JAIC 1986, Volume 25, Number 2, Article 1 (pp. 65 to 72)
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Journal of the American Institute for Conservation
JAIC 1986, Volume 25, Number 2, Article 1 (pp. 65 to 72)

DETERMINATION OF THE SPECIFIC RATE CONSTANT FOR THE LOSS OF A YELLOW INTERMEDIATE DURING THE FADING OF ALIZARIN LAKE

Robert L. Feller, Ruth M. Johnston-Feller, & Catherine Bailie



3 FORMATION OF A YELLOW INTERMEDIATE

UPON CALCULATION OF THE CONCENTRATION of pigments necessary to match the spectrophotometric curves of the faded states of the test panels of alizarin lake and titanium white formulated in poly(vinylacetate), applied at complete hiding, the color-matching computations indicated that the addition of a yellow component was usually required. Figure 1 shows a typical result: along with the expected decrease in the amount of alizarin lake with increased exposure, there was also at first a rising, then a declining, concentration of a yellow component present in many of the exposed panels. Such behavior can be expected as the result of a sequence of chemical steps that may be represented by the equation

Fig. .
in which initial colorant A (in our case, alizarin lake) forms component Y (in our case, a yellow substance for which the yellow, unlaked, form of alizarin was used for calculation purposes). This in turn yields a further product, C. In our situation, C must have been colorless because no pigments other than alizarin lake, titanium white, and a yellow were needed to match the color of the faded states of the test panels.4 Other organic colorants also are known to go through an intermediate colored form before passing on to a colorless, completely faded, condition.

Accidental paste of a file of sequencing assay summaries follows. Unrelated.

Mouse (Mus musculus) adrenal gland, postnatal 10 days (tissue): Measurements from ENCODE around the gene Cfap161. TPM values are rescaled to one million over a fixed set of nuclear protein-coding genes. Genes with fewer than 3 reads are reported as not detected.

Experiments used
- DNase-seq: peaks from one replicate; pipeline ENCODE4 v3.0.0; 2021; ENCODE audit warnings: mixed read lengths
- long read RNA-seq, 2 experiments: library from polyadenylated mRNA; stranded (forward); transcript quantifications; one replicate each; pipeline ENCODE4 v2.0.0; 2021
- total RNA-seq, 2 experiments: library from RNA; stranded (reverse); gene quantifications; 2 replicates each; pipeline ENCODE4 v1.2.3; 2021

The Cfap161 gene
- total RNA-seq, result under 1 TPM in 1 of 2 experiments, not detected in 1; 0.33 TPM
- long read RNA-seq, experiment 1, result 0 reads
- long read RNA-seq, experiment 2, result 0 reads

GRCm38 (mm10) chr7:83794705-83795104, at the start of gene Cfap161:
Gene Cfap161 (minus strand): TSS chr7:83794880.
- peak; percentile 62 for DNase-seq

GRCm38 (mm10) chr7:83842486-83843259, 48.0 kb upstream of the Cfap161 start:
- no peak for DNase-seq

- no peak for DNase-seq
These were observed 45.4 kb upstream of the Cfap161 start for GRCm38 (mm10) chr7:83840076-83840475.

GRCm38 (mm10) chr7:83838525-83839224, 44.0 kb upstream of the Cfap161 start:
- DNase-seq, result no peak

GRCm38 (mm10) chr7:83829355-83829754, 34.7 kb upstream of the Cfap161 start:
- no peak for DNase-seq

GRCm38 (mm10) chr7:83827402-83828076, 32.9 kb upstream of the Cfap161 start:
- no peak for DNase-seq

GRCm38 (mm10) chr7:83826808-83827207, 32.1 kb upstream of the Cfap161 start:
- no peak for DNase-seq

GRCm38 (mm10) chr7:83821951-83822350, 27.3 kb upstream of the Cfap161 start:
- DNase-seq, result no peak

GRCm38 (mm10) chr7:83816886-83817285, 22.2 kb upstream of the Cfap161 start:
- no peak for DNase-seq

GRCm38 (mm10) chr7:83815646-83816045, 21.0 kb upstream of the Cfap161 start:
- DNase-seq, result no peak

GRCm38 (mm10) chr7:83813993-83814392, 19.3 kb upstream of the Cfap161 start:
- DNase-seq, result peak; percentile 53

In our initial report,2 we demonstrated that the apparent rate of disappearance of the alizarin lake tended to follow equation ii. We further reported that the fading of alizarin and its yellow intermediate appeared to follow a sequence of events such as shown in equation iii and cited a specific first-order rate constant, k2, for the disappearance of the yellow. However, the method used to obtain the rate constant for this second step was not explained. We wish now to describe the technique used to obtain values of k2 by a simple graphical procedure.


Copyright 1986 American Institute of Historic and Artistic Works